Happily Ever After

Wedding Trends at Reynolds Floral Market

Feb 23, 2018
Photo by: Pat Johnson Kate Hood, floral designer and owner of Reynolds Floral Market creates romantic bouquets for up-to-date weddings.

As bridal fashions and wedding ideas change over time, wedding flowers change with them. That’s no problem for floral designer Katie Hood, owner and lead designer of Reynolds Garden Shop and Floral Market, 227 East Bay Ave. in Manahawkin. In fact, she relishes keeping up with the trends for the stylish weddings she designs for at such upscale wedding venues such as Mallard Island, Bonnet Island, the Sea Shell and yacht clubs on Long Beach Island. These large weddings of 200 guests or more are easily handled, but the full-service florist also welcomes small wedding parties.

“We’re lucky to have destination wedding venues so nearby,” said Hood. “We’ve done lots of beach weddings where we design everything to cope with the sun, wind and sand. We always keep in mind alternate plans for the bridal party if the weather does not cooperate.” 

Wedding trends have been embracing traditional white, soft pastels and neutral champagnes, perfect for summer seashore weddings, and Hood uses blush garden roses, peonies, ranunculus and astilbe along with other textural elements to make large, unstructured, hand-tied bouquets.

“The bouquets are getting bigger, and brides want them cascading in style with lots of greenery. Greenery is really big as a trend,” said Hood. “It used to be bouquets had to have a clean, structured feel, but now they are more whimsical and garden-inspired, romantic and unstructured in design.”

Adding a variety of greens can change the look of a bouquet, and using variegated greens such as pitisporum and ivy can make for a rainbow of soft greens. Bay leaves, Italian ruscus and olive branches are added for movement and drama. “And for beach weddings, the greenish-blue tones of eucalyptus are perfect,” said Hood.

Groom and attendants boutonnieres have also changed with the times; a single flower from the bride’s bouquet will be enhanced with exotic greenery such as blue thistle or a sprig from a succulent.

“Succulents are really big now; a group of live plants can serve as centerpieces or be used in the bridal bouquets. Smaller succulents make for adorable place card holders.

“Creating a romantic setting with the proper mix of candle accessories and flowers is key in event design. Alternative candle décor combined with metal containers such as brass and mercury glass allows for the soft-petaled blooms and lush greenery to shine.”

Another trend that has occurred across the country is the rustic, farm-to-table style wedding held in a field, at a winery or even the backyard. “We do get requests for rustic weddings and really enjoy getting to be so creative in the design process. For these events we quite often work with Rustic Drift, a local business that can supply arbors, farm tables, wine barrels, country signs and church pews. Together we make the organic setting come to life.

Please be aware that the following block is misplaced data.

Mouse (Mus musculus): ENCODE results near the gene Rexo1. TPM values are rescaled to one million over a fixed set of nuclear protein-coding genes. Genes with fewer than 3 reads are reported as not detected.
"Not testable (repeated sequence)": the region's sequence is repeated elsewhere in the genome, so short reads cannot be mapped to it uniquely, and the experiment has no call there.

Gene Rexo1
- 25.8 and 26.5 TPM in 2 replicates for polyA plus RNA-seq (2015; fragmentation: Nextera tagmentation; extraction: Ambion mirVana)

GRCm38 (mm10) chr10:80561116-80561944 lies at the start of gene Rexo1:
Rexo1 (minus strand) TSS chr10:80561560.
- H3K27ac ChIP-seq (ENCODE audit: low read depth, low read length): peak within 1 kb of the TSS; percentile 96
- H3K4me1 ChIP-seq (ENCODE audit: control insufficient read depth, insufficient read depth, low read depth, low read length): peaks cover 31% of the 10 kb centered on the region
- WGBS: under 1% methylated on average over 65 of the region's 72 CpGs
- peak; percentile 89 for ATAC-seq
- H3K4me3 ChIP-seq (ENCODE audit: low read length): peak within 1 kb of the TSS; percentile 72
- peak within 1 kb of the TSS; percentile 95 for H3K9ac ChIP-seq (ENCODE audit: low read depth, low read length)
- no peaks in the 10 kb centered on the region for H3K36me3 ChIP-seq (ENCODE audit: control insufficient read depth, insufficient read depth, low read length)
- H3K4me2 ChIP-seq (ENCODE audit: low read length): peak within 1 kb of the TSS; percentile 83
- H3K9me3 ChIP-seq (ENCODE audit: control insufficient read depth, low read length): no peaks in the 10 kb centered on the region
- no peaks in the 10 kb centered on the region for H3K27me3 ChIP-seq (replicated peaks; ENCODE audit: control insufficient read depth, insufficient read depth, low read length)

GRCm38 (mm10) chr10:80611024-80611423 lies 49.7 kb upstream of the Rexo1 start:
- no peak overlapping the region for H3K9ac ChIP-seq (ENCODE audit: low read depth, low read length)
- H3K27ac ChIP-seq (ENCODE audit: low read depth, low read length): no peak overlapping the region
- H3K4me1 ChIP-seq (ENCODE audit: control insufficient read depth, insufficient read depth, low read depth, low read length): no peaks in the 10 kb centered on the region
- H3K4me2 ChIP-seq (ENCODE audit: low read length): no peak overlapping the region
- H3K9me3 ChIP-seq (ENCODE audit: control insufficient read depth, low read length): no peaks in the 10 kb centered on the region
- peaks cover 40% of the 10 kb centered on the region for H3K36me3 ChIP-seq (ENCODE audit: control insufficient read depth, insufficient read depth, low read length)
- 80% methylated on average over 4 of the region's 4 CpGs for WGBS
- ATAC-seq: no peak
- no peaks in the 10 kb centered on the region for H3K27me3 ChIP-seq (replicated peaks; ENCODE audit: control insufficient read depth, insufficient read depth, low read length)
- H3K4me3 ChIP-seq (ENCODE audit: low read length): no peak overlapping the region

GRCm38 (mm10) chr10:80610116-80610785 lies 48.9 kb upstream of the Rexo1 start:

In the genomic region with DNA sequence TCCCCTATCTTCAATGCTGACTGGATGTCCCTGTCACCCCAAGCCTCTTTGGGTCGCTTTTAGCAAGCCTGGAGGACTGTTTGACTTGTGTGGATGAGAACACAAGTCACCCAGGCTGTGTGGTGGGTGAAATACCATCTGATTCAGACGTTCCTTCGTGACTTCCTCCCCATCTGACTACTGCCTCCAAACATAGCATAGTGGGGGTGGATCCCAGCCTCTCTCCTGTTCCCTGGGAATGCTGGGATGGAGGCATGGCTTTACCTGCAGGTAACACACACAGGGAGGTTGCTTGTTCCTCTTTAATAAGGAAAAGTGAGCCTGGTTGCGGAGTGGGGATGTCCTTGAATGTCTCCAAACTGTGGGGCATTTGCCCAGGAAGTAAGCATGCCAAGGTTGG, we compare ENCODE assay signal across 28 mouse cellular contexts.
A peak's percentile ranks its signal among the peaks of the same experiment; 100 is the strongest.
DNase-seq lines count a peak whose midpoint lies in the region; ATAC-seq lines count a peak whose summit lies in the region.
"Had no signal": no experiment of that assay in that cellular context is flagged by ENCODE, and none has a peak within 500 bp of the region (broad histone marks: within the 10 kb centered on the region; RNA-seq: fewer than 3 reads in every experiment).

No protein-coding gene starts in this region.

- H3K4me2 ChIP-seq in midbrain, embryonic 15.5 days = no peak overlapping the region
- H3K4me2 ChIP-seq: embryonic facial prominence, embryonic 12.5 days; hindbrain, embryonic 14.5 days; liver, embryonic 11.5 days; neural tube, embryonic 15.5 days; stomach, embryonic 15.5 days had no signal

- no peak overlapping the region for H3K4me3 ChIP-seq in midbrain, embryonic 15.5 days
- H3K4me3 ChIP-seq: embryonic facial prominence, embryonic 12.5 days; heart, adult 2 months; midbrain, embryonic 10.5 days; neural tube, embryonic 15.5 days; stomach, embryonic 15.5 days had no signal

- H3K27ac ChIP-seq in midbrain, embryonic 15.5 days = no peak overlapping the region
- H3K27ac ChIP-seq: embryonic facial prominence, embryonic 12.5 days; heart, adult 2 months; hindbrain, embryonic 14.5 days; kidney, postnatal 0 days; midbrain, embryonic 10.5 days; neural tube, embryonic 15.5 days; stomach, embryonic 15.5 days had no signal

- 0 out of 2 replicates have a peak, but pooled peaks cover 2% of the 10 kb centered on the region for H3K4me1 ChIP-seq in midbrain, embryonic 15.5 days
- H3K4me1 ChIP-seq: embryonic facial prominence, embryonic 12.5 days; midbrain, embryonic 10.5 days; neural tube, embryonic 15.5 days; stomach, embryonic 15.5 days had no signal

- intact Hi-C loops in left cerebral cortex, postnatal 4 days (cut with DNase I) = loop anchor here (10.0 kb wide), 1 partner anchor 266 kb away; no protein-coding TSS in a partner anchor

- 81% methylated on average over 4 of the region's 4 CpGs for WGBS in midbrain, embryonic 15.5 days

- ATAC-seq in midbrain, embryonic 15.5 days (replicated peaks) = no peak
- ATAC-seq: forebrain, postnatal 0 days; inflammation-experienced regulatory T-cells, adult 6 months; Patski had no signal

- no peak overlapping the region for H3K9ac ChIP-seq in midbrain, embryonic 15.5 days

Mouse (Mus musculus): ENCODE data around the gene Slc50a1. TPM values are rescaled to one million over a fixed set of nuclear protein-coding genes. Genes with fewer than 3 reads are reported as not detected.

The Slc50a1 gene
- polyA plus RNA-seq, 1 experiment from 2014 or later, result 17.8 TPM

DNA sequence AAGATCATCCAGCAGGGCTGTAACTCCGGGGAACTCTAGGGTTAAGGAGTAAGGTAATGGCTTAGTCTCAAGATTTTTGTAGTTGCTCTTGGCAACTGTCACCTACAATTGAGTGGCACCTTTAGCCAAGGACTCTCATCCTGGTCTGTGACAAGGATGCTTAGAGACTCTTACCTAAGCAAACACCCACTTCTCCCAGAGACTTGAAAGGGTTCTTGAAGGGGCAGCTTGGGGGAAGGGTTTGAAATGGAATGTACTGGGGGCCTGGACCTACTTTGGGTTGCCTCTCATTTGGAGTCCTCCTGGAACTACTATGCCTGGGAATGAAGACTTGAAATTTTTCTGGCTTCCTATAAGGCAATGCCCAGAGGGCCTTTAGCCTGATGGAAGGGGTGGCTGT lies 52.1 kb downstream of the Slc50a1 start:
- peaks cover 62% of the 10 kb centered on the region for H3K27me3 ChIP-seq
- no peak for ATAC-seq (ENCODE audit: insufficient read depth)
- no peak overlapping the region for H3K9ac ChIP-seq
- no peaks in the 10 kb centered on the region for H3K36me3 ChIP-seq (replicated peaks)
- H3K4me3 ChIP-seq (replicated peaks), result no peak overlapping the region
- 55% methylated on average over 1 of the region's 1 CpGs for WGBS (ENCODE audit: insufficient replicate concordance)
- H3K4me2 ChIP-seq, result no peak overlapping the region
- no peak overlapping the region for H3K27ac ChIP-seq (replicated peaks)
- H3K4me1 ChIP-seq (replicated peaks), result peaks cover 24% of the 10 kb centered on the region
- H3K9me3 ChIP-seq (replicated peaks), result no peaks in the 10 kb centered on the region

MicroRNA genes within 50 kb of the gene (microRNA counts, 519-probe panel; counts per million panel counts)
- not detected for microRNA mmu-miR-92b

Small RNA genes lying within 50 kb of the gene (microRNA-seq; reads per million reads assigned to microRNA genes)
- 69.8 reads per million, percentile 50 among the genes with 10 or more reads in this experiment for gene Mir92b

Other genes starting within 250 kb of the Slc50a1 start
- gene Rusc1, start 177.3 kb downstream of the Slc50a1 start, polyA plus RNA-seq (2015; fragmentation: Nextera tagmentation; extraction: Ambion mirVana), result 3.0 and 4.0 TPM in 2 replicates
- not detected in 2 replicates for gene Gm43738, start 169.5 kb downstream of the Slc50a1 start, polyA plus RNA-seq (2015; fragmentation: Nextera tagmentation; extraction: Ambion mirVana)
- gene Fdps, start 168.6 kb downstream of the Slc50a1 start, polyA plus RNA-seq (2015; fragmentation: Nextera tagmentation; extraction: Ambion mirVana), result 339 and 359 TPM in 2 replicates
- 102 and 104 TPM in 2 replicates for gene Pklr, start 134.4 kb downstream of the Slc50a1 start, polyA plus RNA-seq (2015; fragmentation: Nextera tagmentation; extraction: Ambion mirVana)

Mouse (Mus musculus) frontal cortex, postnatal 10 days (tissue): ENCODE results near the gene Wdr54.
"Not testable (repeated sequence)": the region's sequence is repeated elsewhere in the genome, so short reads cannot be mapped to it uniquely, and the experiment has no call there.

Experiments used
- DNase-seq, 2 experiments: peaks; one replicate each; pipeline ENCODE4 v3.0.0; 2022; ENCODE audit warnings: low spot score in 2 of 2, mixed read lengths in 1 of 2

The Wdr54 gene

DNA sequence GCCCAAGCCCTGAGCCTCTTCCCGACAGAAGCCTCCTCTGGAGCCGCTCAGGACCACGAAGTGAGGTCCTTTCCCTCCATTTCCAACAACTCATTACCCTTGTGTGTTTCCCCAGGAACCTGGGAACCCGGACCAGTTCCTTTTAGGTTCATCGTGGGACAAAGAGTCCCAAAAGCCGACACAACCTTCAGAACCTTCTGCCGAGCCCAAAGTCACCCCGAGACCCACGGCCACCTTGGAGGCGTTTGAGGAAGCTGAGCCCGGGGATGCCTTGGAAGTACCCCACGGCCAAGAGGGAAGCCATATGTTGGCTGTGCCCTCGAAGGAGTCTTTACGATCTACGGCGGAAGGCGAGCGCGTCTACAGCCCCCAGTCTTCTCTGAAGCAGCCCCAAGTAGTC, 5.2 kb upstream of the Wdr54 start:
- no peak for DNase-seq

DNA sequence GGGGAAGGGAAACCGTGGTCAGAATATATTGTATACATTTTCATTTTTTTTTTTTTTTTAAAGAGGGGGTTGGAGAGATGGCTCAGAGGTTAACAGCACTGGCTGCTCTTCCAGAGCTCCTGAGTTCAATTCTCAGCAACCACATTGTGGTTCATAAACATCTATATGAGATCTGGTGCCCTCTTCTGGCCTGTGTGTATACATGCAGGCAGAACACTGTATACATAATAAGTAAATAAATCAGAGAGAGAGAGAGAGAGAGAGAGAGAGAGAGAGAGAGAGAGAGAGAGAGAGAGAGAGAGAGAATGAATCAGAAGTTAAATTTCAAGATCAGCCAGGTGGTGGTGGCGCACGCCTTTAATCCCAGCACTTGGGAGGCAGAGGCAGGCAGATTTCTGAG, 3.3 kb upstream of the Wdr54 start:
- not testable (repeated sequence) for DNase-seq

“If not the entire wedding, it could be a rehearsal dinner with a farm-fresh feel. Summertime is a fun time for whimsical wildflowers. Flower crowns for the bride and attendants are very popular. We deliver the brides’ and attendants’ bouquets in Mason jars so that the flowers stay hydrated, and the flower jars can be used later.”

When a bride visits Reynolds Floral Market for a consultation with Hood, she is asked to bring her inspiration photos with her – either cut from wedding magazines or, more commonly in the digital age, ideas she has culled from a blog such as “Style Me Pretty” and incorporated into her own page using Pinterest or Instagram.

“The more images they bring to the table, the better,” said Hood. “This allows me to get a true sense of their style and the overall feel of the event that we are trying to create. We can then make suggestions of how to incorporate concepts and personal touches into their special day, keeping in mind their budget and setting.”

After the initial consultation, the designer can email back and forth with the customers about their ideas, concepts and updates.

Hood is a professional who started working in her parents’ store, Reynolds Garden Shop, assisting their designer for years until they grew the floral division of their company and opened the most recent location a few years ago.  She has a wedding crew of numerous designers. “We adore flowers and love making events unique with the perfect toned blooms and foliage,” said Hood. “We create areas ideal for photographs, like a flower wall or a fountain filled with flowers over a settee. Each is one-of-a-kind and special, allowing for magical memories to be captured.

“We encourage making every event truly your own and reflective of the celebrated couple. We suggest incorporating personal touches into the details, such as wrapping the bride’s bouquet with a grandfather’s hankie or a piece of the mother’s veil. Together we can mix your own sentimental props or family heirlooms with our design elements, creating a breathtaking setting. Each event is different and special, whether it’s large or small. It’s all in the details.”

For more information, go to reynoldsgardenshop.com or call 609-597-6099.

— Pat Johnson 



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